Half Broke Horses: A True-Life Novel by Jeannette Walls

The author of The Glass Castle has once again drawn on her family's hardscrabble history in West Texas and cast her grandmother's life story into a first-person account.

(Scribner, 272 pages, $26)

The patch of West Texas known as High Lonesome “wasn’t a place for the soft of head or weak of heart,” writes Jeannette Walls. It’s where Walls’ grandmother, Lily Casey Smith, grew up as “bony and tough” as the horses and chickens her family raised. Livestock and children both took what ­sustenance they could from the hard, dry soil that seemed to stretch out forever. When it was time to move on, Lily saddled up a horse named Patches and rode alone for 28 days just to land her first assignment as a traveling schoolteacher. “I’d make myself a sagebrush fire, eat some jerky and biscuits, and lie in my blanket, listening to the howling of the distant coyotes,” we hear her recall. She was 15. Her adventures were just beginning.

For Walls, a family history that seemed an embarrassment when she was a New York City gossip columnist is now “a gift that keeps on giving,” said Craig Wilson in USA Today. The Glass Castle, Walls’ 2005 memoir about her own hardscrabble youth and her parents’ later homelessness, transformed her into an international publishing star. Her second book just might launch a new genre, said Lisa Schwarzbaum in Entertainment Weekly. Borrowing the concept of a “true-life novel” from Norman Mailer’s The Executioner’s Song, she has chosen with Half Broke Horses to cast her grandmother’s life story as a first-person account, even though the protagonist herself died 41 years ago. The result proves to be “an elegant act of literary transubstantiation”: Walls’ matter-of-fact march through Lily’s career as a teacher, taxi driver, rancher, bootlegger, wife, mother, and airplane pilot “unfolds in a narrative as bold and self-assured” as a cowboy’s lasso throw.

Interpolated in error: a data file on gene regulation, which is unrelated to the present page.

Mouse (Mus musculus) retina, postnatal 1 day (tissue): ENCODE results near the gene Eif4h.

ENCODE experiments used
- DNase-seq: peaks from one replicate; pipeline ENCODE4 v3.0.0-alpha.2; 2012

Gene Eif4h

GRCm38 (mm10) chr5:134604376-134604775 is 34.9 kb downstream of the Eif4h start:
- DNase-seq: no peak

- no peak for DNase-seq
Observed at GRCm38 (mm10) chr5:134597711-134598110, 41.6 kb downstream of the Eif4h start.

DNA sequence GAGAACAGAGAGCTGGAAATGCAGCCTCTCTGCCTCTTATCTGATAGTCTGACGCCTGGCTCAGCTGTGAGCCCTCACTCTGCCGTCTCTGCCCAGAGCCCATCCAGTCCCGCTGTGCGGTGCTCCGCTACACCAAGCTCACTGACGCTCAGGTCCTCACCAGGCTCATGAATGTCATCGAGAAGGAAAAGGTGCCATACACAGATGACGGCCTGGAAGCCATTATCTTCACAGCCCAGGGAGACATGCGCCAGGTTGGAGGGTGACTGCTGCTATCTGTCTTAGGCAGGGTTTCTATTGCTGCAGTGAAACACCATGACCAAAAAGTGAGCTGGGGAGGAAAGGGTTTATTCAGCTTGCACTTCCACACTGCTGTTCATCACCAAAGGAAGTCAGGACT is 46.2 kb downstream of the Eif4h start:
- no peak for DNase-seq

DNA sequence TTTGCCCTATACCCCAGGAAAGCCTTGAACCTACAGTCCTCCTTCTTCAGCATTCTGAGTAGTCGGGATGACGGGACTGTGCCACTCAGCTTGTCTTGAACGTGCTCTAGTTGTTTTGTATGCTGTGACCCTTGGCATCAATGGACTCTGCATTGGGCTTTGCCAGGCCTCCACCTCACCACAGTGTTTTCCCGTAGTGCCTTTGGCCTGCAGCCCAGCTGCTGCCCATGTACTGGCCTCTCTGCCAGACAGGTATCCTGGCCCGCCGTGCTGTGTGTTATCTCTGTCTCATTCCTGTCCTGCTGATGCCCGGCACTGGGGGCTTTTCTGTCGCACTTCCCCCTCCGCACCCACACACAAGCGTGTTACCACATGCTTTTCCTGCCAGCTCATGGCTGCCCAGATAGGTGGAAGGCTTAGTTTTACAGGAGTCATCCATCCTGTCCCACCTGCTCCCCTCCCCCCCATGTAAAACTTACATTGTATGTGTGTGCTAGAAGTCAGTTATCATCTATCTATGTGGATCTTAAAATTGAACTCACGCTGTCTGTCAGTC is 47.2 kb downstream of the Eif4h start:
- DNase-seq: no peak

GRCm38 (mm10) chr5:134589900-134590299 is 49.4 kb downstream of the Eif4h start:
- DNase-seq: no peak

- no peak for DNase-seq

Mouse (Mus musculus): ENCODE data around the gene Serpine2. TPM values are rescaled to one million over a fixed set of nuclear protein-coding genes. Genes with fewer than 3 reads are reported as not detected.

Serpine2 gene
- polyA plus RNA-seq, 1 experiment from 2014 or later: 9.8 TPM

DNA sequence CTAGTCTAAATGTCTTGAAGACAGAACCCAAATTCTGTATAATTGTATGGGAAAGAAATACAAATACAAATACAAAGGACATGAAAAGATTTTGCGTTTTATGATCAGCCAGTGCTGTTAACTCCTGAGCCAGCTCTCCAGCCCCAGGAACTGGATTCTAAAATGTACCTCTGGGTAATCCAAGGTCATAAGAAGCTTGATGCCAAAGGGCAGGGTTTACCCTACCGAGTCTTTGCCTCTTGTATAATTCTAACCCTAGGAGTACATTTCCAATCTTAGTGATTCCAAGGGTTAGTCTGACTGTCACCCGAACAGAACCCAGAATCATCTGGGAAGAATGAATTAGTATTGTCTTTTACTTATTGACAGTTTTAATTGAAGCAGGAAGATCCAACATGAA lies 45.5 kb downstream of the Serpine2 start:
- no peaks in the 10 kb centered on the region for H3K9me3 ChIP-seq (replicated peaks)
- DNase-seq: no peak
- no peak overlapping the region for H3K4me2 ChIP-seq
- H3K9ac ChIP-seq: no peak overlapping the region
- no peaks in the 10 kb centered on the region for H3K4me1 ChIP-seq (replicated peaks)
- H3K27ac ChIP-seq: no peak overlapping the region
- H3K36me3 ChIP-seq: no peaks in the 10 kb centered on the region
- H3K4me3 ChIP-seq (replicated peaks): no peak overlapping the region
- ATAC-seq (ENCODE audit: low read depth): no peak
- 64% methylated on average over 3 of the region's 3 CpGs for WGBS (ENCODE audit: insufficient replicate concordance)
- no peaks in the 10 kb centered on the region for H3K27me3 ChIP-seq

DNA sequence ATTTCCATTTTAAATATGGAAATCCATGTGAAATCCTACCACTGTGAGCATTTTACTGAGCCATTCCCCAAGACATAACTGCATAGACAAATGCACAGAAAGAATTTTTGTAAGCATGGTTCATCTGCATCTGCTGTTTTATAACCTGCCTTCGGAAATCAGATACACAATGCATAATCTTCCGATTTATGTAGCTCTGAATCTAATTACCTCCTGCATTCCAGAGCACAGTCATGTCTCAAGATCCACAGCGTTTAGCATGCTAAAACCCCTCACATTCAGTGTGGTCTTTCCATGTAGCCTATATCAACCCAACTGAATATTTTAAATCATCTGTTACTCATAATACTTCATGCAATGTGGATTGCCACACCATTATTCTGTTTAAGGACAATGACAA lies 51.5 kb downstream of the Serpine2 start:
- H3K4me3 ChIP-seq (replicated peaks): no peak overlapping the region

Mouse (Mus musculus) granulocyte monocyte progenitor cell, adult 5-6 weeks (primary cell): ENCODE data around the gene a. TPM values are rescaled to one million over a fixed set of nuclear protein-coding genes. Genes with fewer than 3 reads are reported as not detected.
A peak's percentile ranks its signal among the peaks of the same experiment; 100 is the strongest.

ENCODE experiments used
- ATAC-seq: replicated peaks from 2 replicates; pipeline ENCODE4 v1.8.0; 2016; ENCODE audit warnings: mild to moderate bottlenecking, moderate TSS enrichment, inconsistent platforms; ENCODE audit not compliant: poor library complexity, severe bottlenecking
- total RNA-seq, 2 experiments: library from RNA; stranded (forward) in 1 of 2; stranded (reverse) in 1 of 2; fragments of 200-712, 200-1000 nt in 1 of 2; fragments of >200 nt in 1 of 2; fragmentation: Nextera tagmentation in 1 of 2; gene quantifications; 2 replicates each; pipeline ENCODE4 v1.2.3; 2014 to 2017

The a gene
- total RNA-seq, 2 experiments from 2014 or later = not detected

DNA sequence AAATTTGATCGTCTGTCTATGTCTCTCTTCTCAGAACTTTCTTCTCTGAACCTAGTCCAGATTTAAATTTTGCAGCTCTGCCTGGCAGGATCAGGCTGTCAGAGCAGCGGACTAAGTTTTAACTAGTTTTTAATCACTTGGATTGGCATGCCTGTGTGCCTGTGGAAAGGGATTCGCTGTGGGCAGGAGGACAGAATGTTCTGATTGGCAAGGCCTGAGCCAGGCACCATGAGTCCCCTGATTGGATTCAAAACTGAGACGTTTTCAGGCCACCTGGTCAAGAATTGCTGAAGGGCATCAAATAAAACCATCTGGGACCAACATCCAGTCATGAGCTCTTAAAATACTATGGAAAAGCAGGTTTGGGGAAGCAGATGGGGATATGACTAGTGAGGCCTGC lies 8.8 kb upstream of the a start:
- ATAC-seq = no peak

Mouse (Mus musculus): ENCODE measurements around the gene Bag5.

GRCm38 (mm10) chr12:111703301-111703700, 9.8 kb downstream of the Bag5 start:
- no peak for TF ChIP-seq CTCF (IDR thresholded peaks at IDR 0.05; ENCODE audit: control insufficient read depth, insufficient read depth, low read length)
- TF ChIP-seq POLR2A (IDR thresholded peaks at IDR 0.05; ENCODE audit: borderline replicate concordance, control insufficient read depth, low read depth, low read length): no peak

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Certainly, the new book is packed with incident, said Janet Maslin in The New York Times. But because its narrator attaches a nugget of “cracker-barrel wisdom” to seemingly every anecdote, from her sister’s suicide to her own breakup with a “crumb bum” husband, this book is considerably more “grating” than Walls’ debut. Yet readers may start to notice that some of Lily’s supposed wisdom is meant to be read as humbug, said Janet Okoben in the Cleveland Plain Dealer. That’s part of the pleasure of the homespun voice Walls has created. What’s more, Half Broke Horses reminds us that any book that pairs “a gifted storyteller” with great stories is a “rare and intoxicating” event.

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